QuikRead go CRP Controls IFU (GB, DE, FR, ES, IT, CZ, HU, PL, SK, NL, EE, LT, SE, NO, DK, FI), 153765, 153764, 153763

Safety Data Sheet

QuikRead go easy CRP SDS (EN)

QuikRead go CRP Control High SDS (EN)

QuikRead go CRP Control SDS (EN)

QuikRead go CRP Control Low SDS (EN)

Frequently asked questions

I would like to start using the QuikRead go easy CRP test. Which instrument software version I need on my QuikRead go instrument?
You should have the version 7.6.2. or newer. This software is suitable also for all of the other test kits that we provide.

Can I store QuikRead go easy CRP kits at room temperature?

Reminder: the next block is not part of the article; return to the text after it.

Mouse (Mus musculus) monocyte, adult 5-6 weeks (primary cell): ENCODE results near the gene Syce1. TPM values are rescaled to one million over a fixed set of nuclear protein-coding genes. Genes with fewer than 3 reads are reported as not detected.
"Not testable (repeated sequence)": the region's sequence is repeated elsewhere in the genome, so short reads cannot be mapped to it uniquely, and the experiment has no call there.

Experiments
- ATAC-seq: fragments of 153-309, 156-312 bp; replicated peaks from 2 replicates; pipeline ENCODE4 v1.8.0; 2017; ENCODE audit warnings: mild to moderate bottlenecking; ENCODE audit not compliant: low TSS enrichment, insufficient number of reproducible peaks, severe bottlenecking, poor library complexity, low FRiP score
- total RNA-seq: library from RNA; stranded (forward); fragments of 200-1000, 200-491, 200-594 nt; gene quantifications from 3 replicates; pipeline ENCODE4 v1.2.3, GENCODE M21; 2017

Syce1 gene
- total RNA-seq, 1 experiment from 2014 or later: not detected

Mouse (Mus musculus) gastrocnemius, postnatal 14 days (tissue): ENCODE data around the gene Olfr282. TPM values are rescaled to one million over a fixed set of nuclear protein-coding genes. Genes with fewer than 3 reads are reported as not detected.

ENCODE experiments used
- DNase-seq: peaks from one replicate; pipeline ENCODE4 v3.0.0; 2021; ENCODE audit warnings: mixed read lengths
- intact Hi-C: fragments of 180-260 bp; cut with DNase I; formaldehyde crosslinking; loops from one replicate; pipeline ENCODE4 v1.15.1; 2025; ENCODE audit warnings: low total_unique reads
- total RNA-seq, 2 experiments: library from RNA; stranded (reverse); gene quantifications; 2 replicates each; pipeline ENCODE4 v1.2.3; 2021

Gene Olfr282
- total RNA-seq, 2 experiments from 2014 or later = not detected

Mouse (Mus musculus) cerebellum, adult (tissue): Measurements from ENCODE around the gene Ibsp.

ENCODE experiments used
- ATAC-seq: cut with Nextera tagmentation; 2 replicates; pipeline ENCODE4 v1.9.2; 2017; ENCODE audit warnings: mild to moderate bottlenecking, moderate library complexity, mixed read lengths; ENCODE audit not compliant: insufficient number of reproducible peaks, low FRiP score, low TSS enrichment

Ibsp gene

Yes, the unopened kits can be stored at cool or room temperature (2…25 ºC) until the expiry date marked on the kit label. After the first opening of the kit components, the cuvettes can be kept at room temperature (18…25 ºC) for 3 months. The reagent caps for 6 months. Sample Collectors can be stored at 2…25 ºC until the expiry date of the kit. See more information in the package insert.

Why does the Sample Collector not disturb the measurement?
The Sample Collector stays in the cuvette during the whole measurement. The accuracy of the measurement is not affected because the Sample Collector does not hit the light path of the instrument.

Which sampling device is suitable for the QuikRead go easy CRP test?
QuikRead go Sample Collectors 10 µl, which are included in the QuikRead go easy test kit, must be used for sampling and adding the sample or control into the QuikRead go easy CRP cuvettes. Other sampling devices or capillaries are not suitable for this test.